Breast Cancer Research and Treatment

, Volume 122, Issue 1, pp 211–217 | Cite as

Modeling the relationship between circulating tumour cells number and prognosis of metastatic breast cancer

  • Edoardo Botteri
  • Maria Teresa Sandri
  • Vincenzo Bagnardi
  • Elisabetta Munzone
  • Laura Zorzino
  • Nicole Rotmensz
  • Chiara Casadio
  • Maria Cristina Cassatella
  • Angela Esposito
  • Giuseppe Curigliano
  • Michela Salvatici
  • Elena Verri
  • Laura Adamoli
  • Aron Goldhirsch
  • Franco Nolè
Epidemiology

Abstract

Circulating tumor cell (CTC) count has been shown to be an independent predictor of progression in metastatic breast, prostate, and colorectal cancer. A cutpoint is generally used to identify favorable and unfavorable response groups. In this study, we propose an approach in which the number of CTCs is analyzed as a continuous predictor, to detect the shape of the relationship between CTCs and prognosis of metastatic breast cancer. We evaluated the association of baseline CTC with progression-free survival (PFS) and overall survival (OS) in a series of 80 patients treated for advanced breast cancer at the European Institute of Oncology, Milan. The association between CTCs and prognosis was analyzed with standard categorical survival analysis and spline regression models. At baseline, median age was 55 years; 33 patients were newly diagnosed with metastatic breast cancer (41%), while 28 (35%) and 19 (24%) were pretreated with one and two previous chemotherapy lines, respectively. After a median follow-up of 28 months, 76 disease progressions and 44 deaths were observed. Kaplan–Meier curves showed a clear association between CTCs and PFS (P-value 0.03) and OS (P-value < 0.01). Patients with no CTC at baseline had a significantly better prognosis. When analyzing the CTCs as a continuous variable, we found an increase in risk with increasing number of CTCs, for both PFS and OS. The increase rate lessened after approximately 5 CTCs. CTCs represent a robust prognostic factor in the metastatic breast cancer setting. A nonlinear increase in risk of both progression and death with increasing number of CTCs was observed, with a lessening increase after approximately 5 CTCs. If distinct prognostic groups are to be identified, women with no CTC could plausibly represent a distinct favorable one.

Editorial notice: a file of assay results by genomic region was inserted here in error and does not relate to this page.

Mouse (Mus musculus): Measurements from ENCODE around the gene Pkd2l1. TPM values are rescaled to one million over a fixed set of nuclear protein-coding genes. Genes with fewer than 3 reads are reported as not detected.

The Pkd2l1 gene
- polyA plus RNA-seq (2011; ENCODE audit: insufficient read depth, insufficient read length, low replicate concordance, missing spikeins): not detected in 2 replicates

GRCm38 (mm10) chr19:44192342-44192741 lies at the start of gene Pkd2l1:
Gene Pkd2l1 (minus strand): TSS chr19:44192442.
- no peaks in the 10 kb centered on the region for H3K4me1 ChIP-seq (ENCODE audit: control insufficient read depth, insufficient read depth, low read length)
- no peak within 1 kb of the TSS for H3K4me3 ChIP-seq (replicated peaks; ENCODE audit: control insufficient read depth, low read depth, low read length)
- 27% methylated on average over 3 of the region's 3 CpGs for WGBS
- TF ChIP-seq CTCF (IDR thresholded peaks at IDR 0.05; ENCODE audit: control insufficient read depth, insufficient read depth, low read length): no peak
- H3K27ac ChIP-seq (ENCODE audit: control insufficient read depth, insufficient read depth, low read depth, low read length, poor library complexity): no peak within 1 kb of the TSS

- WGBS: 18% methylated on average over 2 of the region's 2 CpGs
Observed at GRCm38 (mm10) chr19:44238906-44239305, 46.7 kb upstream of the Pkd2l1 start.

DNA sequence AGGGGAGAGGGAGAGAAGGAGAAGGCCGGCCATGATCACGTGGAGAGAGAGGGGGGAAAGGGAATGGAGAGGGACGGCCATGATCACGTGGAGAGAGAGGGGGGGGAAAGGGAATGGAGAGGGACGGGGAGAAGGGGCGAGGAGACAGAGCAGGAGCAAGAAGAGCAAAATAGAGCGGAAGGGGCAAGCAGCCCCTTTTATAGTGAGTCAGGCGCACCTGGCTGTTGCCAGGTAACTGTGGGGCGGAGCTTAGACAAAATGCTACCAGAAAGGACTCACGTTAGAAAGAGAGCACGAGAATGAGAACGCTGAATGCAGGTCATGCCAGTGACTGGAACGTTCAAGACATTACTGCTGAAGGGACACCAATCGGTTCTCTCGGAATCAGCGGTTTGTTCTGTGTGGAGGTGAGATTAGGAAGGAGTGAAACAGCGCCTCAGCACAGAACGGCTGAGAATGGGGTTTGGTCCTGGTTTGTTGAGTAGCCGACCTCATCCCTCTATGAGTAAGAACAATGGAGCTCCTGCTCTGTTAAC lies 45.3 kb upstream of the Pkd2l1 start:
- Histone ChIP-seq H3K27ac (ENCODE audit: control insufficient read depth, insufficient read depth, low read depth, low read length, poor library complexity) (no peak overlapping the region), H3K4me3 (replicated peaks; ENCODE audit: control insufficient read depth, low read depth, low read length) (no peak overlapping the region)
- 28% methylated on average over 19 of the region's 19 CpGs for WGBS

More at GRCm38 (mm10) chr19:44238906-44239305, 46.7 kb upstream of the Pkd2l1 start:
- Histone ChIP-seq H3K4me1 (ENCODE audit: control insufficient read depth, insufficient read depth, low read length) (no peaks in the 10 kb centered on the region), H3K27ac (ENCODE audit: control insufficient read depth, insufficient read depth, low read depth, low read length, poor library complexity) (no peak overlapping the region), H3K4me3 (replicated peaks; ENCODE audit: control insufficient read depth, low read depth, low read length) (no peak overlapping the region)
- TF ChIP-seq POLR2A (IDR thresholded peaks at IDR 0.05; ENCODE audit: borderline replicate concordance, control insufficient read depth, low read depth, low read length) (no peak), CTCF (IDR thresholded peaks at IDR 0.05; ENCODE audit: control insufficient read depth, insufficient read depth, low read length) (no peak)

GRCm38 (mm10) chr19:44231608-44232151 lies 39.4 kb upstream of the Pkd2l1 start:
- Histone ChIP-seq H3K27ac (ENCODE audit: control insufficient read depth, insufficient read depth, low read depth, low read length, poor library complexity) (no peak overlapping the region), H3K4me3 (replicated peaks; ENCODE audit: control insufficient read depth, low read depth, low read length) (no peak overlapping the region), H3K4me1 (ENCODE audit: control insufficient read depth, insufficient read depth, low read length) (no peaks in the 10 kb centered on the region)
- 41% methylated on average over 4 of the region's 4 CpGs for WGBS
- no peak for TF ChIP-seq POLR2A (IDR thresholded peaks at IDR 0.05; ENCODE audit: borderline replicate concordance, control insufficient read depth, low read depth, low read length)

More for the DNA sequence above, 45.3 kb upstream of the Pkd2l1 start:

Keywords

Circulating tumor cells Metastatic breast cancer Prognosis 

References

  1. 1.
    Ries LA, MP Eisner, CL Kosary et al Seer cancer statistics review, 1975-2002. http://seer.cancer.gov/csr/1975_2002/
  2. 2.
    American Cancer Society (2008) Cancer facts and figures, 2008. American Cancer Society, OaklandGoogle Scholar
  3. 3.
    Cristofanilli M, Hayes DF, Budd GT, Ellis MJ, Stopeck A, Reuben JM, Doyle GV, Matera J, Allard WJ, Miller MC, Fritsche HA, Hortobagyi GN, Terstappen LW (2005) Circulating tumor cells: a novel prognostic factor for newly diagnosed metastatic breast cancer. J Clin Oncol 23:1420–1430CrossRefPubMedGoogle Scholar
  4. 4.
    Nole F, Munzone E, Zorzino L, Minchella I, Salvatici M, Botteri E, Medici M, Verri E, Adamoli L, Rotmensz N, Goldhirsch A, Sandri MT (2008) Variation of circulating tumor cell levels during treatment of metastatic breast cancer: prognostic and therapeutic implications. Ann Oncol 19:891–897CrossRefPubMedGoogle Scholar
  5. 5.
    Hayes DF, Cristofanilli M, Budd GT, Ellis MJ, Stopeck A, Miller MC, Matera J, Allard WJ, Doyle GV, Terstappen LW (2006) Circulating tumor cells at each follow-up time point during therapy of metastatic breast cancer patients predict progression-free and overall survival. Clin Cancer Res 12:4218–4224CrossRefPubMedGoogle Scholar